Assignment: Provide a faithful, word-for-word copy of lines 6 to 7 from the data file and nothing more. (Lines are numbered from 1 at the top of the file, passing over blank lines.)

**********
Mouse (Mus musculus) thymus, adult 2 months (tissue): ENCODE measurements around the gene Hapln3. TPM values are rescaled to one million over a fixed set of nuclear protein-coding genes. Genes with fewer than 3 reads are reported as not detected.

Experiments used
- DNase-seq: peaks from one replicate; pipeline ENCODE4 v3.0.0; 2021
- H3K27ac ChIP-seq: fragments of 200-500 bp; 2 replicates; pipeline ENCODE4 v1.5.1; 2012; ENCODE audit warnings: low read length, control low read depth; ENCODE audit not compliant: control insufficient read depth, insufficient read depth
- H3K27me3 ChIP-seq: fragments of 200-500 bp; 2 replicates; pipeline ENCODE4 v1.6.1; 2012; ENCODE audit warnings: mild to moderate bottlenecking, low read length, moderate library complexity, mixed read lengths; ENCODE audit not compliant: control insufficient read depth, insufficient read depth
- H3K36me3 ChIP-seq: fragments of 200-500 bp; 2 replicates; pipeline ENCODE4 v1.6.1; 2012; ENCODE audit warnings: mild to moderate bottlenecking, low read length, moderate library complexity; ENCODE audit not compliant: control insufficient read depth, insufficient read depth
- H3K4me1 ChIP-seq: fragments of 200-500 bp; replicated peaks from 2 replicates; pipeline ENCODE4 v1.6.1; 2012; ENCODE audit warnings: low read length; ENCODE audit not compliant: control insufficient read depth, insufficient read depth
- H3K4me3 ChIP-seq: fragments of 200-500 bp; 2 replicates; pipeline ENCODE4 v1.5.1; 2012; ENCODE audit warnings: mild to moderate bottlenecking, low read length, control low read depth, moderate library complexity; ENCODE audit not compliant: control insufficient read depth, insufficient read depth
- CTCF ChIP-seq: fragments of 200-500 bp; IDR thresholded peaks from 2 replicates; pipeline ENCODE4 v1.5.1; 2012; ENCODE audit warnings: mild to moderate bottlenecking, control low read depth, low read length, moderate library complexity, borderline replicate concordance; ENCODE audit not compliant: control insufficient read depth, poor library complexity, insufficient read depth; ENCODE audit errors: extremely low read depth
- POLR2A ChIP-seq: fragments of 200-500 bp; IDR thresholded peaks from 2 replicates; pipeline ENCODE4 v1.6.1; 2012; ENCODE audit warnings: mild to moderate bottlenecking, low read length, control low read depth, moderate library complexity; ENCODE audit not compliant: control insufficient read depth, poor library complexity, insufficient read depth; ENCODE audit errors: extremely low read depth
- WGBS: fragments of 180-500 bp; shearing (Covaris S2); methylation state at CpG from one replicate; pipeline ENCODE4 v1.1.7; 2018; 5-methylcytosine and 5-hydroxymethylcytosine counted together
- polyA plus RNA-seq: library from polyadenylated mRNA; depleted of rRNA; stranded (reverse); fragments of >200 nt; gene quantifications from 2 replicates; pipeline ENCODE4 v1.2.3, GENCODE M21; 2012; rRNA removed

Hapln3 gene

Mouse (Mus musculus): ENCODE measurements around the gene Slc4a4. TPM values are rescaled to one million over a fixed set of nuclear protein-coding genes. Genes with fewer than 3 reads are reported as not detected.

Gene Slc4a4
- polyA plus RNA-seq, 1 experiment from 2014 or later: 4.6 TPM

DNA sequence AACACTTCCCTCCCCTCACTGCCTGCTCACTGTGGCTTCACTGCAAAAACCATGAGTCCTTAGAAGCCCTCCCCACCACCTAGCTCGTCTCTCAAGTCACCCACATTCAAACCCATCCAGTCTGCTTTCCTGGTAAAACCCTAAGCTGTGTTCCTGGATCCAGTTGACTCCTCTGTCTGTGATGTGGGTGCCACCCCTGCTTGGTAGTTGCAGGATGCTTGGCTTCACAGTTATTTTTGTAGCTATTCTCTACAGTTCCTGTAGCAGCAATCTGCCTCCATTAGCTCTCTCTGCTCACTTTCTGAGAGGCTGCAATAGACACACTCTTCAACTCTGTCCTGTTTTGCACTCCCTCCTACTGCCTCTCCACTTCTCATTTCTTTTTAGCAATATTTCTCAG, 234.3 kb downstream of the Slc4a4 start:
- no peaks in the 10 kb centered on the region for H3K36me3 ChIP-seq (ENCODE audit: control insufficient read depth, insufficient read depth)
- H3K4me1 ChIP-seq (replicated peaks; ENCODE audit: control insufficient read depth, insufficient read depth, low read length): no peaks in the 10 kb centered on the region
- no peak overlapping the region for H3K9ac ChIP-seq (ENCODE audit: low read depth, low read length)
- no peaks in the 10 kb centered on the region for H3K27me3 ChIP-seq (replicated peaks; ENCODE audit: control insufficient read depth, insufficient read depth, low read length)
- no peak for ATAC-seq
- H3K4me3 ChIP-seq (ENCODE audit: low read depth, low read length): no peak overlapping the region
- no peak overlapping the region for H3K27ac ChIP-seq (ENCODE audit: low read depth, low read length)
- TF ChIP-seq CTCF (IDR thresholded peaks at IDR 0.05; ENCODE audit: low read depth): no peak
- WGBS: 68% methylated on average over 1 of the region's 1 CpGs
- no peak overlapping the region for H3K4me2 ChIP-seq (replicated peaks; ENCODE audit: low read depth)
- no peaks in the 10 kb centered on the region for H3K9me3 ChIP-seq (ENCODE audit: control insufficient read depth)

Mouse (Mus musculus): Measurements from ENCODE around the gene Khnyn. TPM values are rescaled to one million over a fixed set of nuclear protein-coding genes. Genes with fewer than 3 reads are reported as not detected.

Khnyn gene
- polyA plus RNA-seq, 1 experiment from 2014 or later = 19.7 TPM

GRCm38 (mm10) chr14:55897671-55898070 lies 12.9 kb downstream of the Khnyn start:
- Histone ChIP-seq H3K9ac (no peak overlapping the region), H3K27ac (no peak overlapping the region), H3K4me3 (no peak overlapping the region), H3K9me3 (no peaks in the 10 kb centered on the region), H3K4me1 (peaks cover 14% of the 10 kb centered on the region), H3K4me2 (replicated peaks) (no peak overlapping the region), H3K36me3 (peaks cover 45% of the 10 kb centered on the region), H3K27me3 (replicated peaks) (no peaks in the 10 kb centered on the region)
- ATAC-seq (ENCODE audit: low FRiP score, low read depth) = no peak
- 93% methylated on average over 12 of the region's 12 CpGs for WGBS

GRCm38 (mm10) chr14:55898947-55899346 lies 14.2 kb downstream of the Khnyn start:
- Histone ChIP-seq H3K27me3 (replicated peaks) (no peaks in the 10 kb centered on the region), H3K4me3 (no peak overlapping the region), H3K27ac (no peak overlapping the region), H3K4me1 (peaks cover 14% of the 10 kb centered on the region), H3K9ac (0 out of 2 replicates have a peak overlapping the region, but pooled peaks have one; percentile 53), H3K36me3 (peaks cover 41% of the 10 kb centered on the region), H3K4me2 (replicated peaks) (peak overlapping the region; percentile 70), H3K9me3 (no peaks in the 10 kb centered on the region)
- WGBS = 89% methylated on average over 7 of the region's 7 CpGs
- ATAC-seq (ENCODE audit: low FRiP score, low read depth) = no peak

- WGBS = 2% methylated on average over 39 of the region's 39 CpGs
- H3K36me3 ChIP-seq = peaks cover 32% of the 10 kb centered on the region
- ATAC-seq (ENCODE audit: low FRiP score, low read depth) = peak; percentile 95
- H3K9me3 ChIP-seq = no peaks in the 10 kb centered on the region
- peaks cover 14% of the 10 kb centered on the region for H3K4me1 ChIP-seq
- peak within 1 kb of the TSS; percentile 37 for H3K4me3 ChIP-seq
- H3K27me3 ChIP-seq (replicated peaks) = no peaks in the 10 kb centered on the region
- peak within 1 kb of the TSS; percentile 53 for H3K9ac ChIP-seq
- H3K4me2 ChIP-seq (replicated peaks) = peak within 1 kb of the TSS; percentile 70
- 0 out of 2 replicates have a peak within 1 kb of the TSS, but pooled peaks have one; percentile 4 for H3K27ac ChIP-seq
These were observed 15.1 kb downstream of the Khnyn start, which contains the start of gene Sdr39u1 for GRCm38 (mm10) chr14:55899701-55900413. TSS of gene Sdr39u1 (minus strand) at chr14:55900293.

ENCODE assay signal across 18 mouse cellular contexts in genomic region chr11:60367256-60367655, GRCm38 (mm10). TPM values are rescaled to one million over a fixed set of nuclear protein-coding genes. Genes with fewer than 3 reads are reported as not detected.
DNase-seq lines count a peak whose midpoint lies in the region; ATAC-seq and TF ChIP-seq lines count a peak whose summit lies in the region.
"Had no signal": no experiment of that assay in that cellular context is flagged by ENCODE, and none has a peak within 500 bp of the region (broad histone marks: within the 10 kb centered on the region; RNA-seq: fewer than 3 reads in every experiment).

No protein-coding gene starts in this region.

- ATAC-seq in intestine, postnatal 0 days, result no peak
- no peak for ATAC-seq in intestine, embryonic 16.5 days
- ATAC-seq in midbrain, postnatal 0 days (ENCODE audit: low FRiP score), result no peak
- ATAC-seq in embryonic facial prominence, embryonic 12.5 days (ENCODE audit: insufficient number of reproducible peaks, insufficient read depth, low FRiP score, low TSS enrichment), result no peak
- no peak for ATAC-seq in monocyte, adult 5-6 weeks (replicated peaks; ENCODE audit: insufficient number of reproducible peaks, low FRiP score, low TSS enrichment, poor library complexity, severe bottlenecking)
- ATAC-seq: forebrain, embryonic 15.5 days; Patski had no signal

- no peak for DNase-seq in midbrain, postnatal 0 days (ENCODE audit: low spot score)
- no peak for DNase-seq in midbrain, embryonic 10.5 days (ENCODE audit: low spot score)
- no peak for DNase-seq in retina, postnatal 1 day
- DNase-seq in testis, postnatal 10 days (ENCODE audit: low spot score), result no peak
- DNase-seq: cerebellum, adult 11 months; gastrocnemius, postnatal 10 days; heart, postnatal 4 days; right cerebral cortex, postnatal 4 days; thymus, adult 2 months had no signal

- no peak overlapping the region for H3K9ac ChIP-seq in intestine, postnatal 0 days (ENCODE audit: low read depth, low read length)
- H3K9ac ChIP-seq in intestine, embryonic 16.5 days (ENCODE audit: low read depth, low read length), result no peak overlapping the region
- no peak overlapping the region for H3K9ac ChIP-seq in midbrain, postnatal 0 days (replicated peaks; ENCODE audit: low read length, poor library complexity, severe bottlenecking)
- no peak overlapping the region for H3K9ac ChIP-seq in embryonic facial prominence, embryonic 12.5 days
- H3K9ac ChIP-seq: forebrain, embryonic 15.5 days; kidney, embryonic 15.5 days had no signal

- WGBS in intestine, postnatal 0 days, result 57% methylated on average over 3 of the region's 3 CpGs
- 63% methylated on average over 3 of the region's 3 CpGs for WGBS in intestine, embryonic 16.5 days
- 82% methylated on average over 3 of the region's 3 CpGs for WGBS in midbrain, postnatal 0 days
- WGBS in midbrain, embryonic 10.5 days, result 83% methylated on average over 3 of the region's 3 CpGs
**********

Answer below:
- H3K36me3 ChIP-seq: fragments of 200-500 bp; 2 replicates; pipeline ENCODE4 v1.6.1; 2012; ENCODE audit warnings: mild to moderate bottlenecking, low read length, moderate library complexity; ENCODE audit not compliant: control insufficient read depth, insufficient read depth
- H3K4me1 ChIP-seq: fragments of 200-500 bp; replicated peaks from 2 replicates; pipeline ENCODE4 v1.6.1; 2012; ENCODE audit warnings: low read length; ENCODE audit not compliant: control insufficient read depth, insufficient read depth